A non-pivotal programme qualifies for a maximum of 20% of the SETA’s discretionary grant, whereas a PIVOTAL program qualifies for a maximum of 80% of the SETA’s discretionary grant budget.

Pivotal training plan template

A PIVOTAL training plan must be submitted in conjunction with the Annual Training Reports (ATR) and Workplace Skills Plan (WSP). The WSP addresses the planned training for the year.

The ATR training plan reflects the actual education, training, and development activities in the organization that were implemented. The aim is to use it also as a progress report against the previous year’s ATR.

The PIVOTAL training plan is a strategic plan aligned to address scarce skills and is a snapshot of training that will take place in the upcoming financial year.

The PIVOTAL training plan includes:

  • Occupational group of the employer/company
  • Type of PIVOTAL Programs
  • The number of employees that are planned to be trained as well as employees who were recipients of the training.

Click here for a template example of such a PIVOTAL Training Report.

Pivotal programs

Pivotal programs can include:

Learnerships

Learnerships are learning programmes that take place in a working environment that allow an individual to obtain an NQF registered qualification. The learnership is directly related to a specific job or field of work, e.g., hairdressing, electrical engineering.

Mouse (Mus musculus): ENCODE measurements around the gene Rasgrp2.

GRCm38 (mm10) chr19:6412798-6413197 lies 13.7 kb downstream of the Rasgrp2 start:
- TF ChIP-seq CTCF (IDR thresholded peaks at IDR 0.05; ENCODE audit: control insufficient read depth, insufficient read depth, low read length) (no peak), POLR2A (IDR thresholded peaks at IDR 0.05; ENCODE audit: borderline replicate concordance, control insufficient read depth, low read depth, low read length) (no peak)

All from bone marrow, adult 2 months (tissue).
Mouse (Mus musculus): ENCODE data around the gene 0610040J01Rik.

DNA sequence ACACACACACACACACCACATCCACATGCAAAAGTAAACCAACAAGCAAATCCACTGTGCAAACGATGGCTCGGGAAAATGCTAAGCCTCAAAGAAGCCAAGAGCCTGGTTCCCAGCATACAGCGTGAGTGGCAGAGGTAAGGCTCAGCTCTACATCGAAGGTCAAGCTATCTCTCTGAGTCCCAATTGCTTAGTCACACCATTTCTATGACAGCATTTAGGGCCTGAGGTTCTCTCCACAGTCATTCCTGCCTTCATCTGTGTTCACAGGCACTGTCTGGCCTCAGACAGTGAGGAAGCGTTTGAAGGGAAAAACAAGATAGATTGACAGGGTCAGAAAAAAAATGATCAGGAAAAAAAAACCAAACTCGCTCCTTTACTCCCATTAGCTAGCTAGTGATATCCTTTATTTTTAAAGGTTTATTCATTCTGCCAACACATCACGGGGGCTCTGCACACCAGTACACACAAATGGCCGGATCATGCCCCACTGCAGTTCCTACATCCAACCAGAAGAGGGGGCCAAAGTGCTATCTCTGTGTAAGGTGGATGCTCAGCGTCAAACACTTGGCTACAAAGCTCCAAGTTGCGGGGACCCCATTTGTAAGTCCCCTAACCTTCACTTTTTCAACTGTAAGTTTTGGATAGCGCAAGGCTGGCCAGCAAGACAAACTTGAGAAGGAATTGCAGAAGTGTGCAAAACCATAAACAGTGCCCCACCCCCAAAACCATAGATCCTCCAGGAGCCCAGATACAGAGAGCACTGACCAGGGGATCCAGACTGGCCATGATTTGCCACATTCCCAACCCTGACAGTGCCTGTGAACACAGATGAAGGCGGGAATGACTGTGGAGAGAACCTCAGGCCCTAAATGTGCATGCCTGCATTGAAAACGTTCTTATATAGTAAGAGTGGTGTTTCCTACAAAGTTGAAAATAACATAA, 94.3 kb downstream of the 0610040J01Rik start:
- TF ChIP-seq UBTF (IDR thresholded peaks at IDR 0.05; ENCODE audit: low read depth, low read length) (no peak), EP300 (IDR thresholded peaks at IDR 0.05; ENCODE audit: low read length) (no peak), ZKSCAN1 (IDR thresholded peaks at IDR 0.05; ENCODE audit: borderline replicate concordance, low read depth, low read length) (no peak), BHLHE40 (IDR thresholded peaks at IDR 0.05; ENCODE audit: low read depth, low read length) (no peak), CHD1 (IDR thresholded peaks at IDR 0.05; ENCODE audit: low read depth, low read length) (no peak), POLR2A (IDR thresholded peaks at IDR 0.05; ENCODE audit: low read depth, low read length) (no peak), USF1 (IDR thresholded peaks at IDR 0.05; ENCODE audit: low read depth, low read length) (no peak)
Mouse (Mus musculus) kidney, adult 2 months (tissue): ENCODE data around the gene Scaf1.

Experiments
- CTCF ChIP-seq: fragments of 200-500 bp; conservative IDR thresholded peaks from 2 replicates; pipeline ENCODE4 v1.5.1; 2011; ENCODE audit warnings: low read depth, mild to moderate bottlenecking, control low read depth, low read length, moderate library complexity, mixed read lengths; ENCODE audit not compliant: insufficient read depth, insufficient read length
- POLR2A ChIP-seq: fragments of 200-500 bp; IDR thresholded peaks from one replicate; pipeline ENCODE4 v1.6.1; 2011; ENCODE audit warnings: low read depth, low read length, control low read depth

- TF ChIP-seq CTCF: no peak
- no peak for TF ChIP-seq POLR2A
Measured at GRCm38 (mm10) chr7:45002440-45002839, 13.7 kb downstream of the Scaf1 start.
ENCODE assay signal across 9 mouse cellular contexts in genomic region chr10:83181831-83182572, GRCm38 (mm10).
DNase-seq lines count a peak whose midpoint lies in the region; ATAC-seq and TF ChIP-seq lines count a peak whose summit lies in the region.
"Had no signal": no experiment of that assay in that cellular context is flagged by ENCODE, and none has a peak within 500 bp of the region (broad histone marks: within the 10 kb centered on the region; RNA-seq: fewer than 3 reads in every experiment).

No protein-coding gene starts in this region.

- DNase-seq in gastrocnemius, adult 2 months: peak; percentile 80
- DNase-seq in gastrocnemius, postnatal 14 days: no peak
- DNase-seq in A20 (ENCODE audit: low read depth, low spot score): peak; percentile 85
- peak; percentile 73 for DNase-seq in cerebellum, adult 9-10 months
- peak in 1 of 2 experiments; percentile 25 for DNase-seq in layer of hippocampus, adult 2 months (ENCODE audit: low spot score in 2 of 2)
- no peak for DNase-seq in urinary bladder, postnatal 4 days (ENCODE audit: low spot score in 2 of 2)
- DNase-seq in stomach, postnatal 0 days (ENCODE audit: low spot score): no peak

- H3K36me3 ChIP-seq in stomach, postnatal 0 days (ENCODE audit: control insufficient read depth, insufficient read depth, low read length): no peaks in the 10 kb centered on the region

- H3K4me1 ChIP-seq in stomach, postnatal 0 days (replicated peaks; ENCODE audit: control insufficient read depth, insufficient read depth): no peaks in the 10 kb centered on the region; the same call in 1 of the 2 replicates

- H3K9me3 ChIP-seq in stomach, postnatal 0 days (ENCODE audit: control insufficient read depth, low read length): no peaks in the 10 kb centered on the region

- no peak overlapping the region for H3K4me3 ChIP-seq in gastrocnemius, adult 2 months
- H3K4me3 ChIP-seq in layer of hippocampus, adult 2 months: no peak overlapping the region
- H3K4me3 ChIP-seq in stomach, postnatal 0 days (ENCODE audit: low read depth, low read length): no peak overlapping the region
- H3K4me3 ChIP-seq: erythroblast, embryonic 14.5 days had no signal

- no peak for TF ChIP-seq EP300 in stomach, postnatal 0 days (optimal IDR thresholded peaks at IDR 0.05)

All learnerships are managed by the SETAs and were introduced to help learners to develop skills to prepare individuals for better employment or even self-employment opportunities.  

A learnership requires an individual to enter into a fixed-term employment contract with the company while they study towards the specific qualification as per the NQF. Once the individual has completed the learnership and obtained their qualification, the learnership will end.

Learnerships help individuals to get access to education and training while they work and get started in their careers.

All 21 SETAs do have NQF-aligned learnership programs that can assist an individual in getting the necessary recognized qualification while working in their job.

Apprenticeships

Apprenticeship programs are a combination of textbook theory, practical work, and workplace practice in a specific industry and can yield an artisan a certificate of competence. 

Apprenticeships are focused on developing job-specific skills. The apprenticeship program supports an apprentice to trade through practical skills and experience and can also give the individual an opportunity to qualify for further education and training opportunities.

Skills Programs

Skills programs are a part qualification. They are similar to apprenticeships and learnerships as skills programs are also a job-based learning program aimed at developing skills that can pay the bills and which incorporates at least 1 unit standard. They can lead to a qualification registered on the NQF.

WIL (Work Integrated Learning) for TVET and University Learners

Work integrated learning is a career-focused education that includes theory and is appropriate for technical/professional qualifications as well as problem-based learning (PBL) and project-based learning (PJBL). It, therefore, aligns the theory and practical workplace experience for the benefit of the student and the workplace.